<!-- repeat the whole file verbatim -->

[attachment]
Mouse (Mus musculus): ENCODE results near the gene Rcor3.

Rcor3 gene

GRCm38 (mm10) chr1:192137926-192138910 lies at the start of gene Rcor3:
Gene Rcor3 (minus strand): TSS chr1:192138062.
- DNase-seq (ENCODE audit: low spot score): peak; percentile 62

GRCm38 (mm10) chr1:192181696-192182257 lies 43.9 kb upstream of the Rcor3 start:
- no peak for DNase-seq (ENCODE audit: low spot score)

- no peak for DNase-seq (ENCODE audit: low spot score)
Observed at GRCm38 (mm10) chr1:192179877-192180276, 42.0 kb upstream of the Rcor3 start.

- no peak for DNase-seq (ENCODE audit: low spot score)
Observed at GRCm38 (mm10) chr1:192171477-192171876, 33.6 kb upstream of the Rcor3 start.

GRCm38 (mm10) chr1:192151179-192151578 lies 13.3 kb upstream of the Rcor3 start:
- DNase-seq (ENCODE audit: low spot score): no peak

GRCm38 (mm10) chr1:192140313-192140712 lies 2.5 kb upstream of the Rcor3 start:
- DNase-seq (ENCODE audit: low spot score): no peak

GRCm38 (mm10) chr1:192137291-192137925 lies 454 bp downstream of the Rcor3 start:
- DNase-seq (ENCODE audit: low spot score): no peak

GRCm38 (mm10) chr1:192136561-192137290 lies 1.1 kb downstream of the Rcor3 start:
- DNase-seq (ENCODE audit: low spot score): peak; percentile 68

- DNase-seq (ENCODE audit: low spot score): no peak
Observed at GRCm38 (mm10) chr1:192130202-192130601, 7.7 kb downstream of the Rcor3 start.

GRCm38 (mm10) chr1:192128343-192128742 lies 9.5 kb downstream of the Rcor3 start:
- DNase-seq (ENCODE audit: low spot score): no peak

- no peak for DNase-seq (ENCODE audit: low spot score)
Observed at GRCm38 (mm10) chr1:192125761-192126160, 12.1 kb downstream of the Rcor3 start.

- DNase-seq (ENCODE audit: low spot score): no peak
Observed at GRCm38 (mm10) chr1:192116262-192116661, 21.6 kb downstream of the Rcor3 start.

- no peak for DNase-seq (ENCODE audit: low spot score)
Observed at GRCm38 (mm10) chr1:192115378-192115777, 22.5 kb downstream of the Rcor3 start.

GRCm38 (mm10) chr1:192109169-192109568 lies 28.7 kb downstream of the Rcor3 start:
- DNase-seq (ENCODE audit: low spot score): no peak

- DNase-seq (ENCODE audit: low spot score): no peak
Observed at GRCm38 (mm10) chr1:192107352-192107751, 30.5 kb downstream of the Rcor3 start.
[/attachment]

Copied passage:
Mouse (Mus musculus): ENCODE results near the gene Rcor3.

Rcor3 gene

GRCm38 (mm10) chr1:192137926-192138910 lies at the start of gene Rcor3:
Gene Rcor3 (minus strand): TSS chr1:192138062.
- DNase-seq (ENCODE audit: low spot score): peak; percentile 62

GRCm38 (mm10) chr1:192181696-192182257 lies 43.9 kb upstream of the Rcor3 start:
- no peak for DNase-seq (ENCODE audit: low spot score)

- no peak for DNase-seq (ENCODE audit: low spot score)
Observed at GRCm38 (mm10) chr1:192179877-192180276, 42.0 kb upstream of the Rcor3 start.

- no peak for DNase-seq (ENCODE audit: low spot score)
Observed at GRCm38 (mm10) chr1:192171477-192171876, 33.6 kb upstream of the Rcor3 start.

GRCm38 (mm10) chr1:192151179-192151578 lies 13.3 kb upstream of the Rcor3 start:
- DNase-seq (ENCODE audit: low spot score): no peak

GRCm38 (mm10) chr1:192140313-192140712 lies 2.5 kb upstream of the Rcor3 start:
- DNase-seq (ENCODE audit: low spot score): no peak

GRCm38 (mm10) chr1:192137291-192137925 lies 454 bp downstream of the Rcor3 start:
- DNase-seq (ENCODE audit: low spot score): no peak

GRCm38 (mm10) chr1:192136561-192137290 lies 1.1 kb downstream of the Rcor3 start:
- DNase-seq (ENCODE audit: low spot score): peak; percentile 68

- DNase-seq (ENCODE audit: low spot score): no peak
Observed at GRCm38 (mm10) chr1:192130202-192130601, 7.7 kb downstream of the Rcor3 start.

GRCm38 (mm10) chr1:192128343-192128742 lies 9.5 kb downstream of the Rcor3 start:
- DNase-seq (ENCODE audit: low spot score): no peak

- no peak for DNase-seq (ENCODE audit: low spot score)
Observed at GRCm38 (mm10) chr1:192125761-192126160, 12.1 kb downstream of the Rcor3 start.

- DNase-seq (ENCODE audit: low spot score): no peak
Observed at GRCm38 (mm10) chr1:192116262-192116661, 21.6 kb downstream of the Rcor3 start.

- no peak for DNase-seq (ENCODE audit: low spot score)
Observed at GRCm38 (mm10) chr1:192115378-192115777, 22.5 kb downstream of the Rcor3 start.

GRCm38 (mm10) chr1:192109169-192109568 lies 28.7 kb downstream of the Rcor3 start:
- DNase-seq (ENCODE audit: low spot score): no peak

- DNase-seq (ENCODE audit: low spot score): no peak
Observed at GRCm38 (mm10) chr1:192107352-192107751, 30.5 kb downstream of the Rcor3 start.